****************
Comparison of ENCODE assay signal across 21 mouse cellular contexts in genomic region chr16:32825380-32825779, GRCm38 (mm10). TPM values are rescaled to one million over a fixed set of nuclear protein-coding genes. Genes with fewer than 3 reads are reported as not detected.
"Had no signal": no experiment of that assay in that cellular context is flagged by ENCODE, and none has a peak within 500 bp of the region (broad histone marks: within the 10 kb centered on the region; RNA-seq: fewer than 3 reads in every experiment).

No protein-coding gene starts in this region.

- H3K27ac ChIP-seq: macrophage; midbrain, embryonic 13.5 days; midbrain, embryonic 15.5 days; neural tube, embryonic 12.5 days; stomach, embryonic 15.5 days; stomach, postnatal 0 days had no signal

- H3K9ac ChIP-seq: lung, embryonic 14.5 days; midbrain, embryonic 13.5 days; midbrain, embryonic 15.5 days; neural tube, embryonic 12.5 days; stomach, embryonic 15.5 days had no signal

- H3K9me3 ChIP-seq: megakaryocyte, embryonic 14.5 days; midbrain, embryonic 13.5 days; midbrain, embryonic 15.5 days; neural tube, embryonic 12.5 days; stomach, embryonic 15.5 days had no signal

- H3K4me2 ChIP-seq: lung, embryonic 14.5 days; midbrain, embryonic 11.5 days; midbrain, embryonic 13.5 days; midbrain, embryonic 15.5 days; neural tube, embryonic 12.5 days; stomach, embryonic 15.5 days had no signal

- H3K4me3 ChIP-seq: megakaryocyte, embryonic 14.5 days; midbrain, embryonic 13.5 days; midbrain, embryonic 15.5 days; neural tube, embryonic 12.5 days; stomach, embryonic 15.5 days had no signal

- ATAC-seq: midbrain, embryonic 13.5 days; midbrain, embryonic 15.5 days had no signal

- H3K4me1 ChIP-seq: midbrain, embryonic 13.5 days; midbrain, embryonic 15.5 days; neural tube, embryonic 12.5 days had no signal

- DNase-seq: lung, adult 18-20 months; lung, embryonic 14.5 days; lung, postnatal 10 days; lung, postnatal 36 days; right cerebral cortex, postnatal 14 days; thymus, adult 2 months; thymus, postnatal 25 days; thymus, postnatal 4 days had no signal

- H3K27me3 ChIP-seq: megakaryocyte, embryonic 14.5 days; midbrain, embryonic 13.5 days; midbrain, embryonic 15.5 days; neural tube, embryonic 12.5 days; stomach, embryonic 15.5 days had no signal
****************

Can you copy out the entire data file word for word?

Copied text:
Comparison of ENCODE assay signal across 21 mouse cellular contexts in genomic region chr16:32825380-32825779, GRCm38 (mm10). TPM values are rescaled to one million over a fixed set of nuclear protein-coding genes. Genes with fewer than 3 reads are reported as not detected.
"Had no signal": no experiment of that assay in that cellular context is flagged by ENCODE, and none has a peak within 500 bp of the region (broad histone marks: within the 10 kb centered on the region; RNA-seq: fewer than 3 reads in every experiment).

No protein-coding gene starts in this region.

- H3K27ac ChIP-seq: macrophage; midbrain, embryonic 13.5 days; midbrain, embryonic 15.5 days; neural tube, embryonic 12.5 days; stomach, embryonic 15.5 days; stomach, postnatal 0 days had no signal

- H3K9ac ChIP-seq: lung, embryonic 14.5 days; midbrain, embryonic 13.5 days; midbrain, embryonic 15.5 days; neural tube, embryonic 12.5 days; stomach, embryonic 15.5 days had no signal

- H3K9me3 ChIP-seq: megakaryocyte, embryonic 14.5 days; midbrain, embryonic 13.5 days; midbrain, embryonic 15.5 days; neural tube, embryonic 12.5 days; stomach, embryonic 15.5 days had no signal

- H3K4me2 ChIP-seq: lung, embryonic 14.5 days; midbrain, embryonic 11.5 days; midbrain, embryonic 13.5 days; midbrain, embryonic 15.5 days; neural tube, embryonic 12.5 days; stomach, embryonic 15.5 days had no signal

- H3K4me3 ChIP-seq: megakaryocyte, embryonic 14.5 days; midbrain, embryonic 13.5 days; midbrain, embryonic 15.5 days; neural tube, embryonic 12.5 days; stomach, embryonic 15.5 days had no signal

- ATAC-seq: midbrain, embryonic 13.5 days; midbrain, embryonic 15.5 days had no signal

- H3K4me1 ChIP-seq: midbrain, embryonic 13.5 days; midbrain, embryonic 15.5 days; neural tube, embryonic 12.5 days had no signal

- DNase-seq: lung, adult 18-20 months; lung, embryonic 14.5 days; lung, postnatal 10 days; lung, postnatal 36 days; right cerebral cortex, postnatal 14 days; thymus, adult 2 months; thymus, postnatal 25 days; thymus, postnatal 4 days had no signal

- H3K27me3 ChIP-seq: megakaryocyte, embryonic 14.5 days; midbrain, embryonic 13.5 days; midbrain, embryonic 15.5 days; neural tube, embryonic 12.5 days; stomach, embryonic 15.5 days had no signal